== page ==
Of the 31,000 megawatts of capacity in the region’s generating system, 43 percent in 2013 was fueled by natural gas, nearly twice the 22 percent fueled by oil-fired generators, and nearly three times the 15 megawatts generated by nuclear power. That’s contrasted with 2000, when oil capacity was 34 percent of the system and natural gas represented 18 percent, according to ISO.

Heat vs. power

When temperatures last January hovered below zero for four days, plummeting to minus-8 at one point, system operators who oversee the region’s electricity grid struggled to keep power on throughout the region, since gas-fired generators that had been committed in the “day-ahead” fuel market could not get the needed gas supply in the secondary market from heating companies such as Berkshire Gas, which are given priority by maxed-out pipelines.

“We saw several times through the winter where reliability was seriously challenged,” said ISO spokeswoman Lacey Girard. “System operators were having a hard time matching supply and demand.”

In some cases, the limited gas supply actually sent the price of gas higher than that of oil, she said. But by and large, high demand from a growing number of gas-heating customers sent the price of gas higher than that of oil, she said.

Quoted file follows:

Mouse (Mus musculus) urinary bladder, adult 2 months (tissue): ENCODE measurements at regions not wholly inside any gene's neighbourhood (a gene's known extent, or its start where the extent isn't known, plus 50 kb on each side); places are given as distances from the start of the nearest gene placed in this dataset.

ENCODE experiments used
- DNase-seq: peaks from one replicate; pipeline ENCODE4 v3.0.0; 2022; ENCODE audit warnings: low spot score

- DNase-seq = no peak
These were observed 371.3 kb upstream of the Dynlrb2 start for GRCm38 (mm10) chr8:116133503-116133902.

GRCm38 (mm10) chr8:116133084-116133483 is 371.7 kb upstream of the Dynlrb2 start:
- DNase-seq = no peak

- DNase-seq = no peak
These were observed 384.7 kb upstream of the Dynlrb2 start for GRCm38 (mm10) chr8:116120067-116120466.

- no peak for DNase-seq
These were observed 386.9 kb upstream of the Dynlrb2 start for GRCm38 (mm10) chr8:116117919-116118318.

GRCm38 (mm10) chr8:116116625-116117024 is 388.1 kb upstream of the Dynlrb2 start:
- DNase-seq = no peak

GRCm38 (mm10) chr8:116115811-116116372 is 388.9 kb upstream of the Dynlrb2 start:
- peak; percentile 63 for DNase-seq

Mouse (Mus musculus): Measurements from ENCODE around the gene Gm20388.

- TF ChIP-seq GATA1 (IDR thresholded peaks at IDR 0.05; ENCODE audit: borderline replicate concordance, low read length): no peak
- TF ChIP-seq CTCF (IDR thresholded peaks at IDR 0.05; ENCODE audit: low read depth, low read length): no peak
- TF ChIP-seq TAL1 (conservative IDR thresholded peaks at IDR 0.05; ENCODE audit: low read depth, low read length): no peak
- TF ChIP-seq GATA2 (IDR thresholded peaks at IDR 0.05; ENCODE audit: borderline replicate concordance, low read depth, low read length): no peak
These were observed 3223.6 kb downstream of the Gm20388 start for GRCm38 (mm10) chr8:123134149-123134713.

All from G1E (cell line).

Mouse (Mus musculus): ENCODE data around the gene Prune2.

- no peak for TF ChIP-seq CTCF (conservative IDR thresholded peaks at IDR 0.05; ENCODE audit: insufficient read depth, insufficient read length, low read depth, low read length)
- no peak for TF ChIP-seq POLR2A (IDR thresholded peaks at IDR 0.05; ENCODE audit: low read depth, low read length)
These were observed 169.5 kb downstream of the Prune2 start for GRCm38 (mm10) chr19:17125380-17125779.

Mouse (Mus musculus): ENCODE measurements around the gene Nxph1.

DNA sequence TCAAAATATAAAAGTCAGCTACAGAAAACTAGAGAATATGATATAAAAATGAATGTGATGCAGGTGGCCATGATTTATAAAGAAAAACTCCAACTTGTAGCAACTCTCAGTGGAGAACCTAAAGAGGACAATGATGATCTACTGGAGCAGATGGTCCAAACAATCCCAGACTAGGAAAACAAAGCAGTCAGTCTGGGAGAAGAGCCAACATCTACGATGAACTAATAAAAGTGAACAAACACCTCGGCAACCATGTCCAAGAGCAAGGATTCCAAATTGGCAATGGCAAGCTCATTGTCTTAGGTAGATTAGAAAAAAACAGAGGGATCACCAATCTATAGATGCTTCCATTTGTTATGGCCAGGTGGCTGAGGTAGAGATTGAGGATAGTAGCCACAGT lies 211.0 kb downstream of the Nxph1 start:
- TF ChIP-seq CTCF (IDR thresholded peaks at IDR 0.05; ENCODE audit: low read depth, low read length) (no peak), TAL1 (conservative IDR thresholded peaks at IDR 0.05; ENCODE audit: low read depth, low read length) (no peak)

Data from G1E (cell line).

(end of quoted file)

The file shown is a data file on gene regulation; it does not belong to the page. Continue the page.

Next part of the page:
But oil-fired generators and coal-fired plants often idle more because their generation costs are higher than those that burn gas and they can take 24 hours to ramp up to full power. Thus, they are not always as good an option as gas plants for meeting surges in demand, said Girard. And in the case of last February’s Blizzard Nemo, they did not have the necessary oil on hand and were caught off guard by problems getting delivery, even as power lines and electric substations were being hit by the same storm.

ISO, which is charged with long-range planning for the region, is also looking at 3,400 megawatts of power generation either recently retired or coming offline in the next four years — including the 1,535 Brayton Point coal and oil-burning plant, the 749-megawatt Salem Harbor coal and oil-burning plant, 604 megawatt Vermont Yankee nuclear plant and 342-megawatt oil-fired Norwalk Harbor station.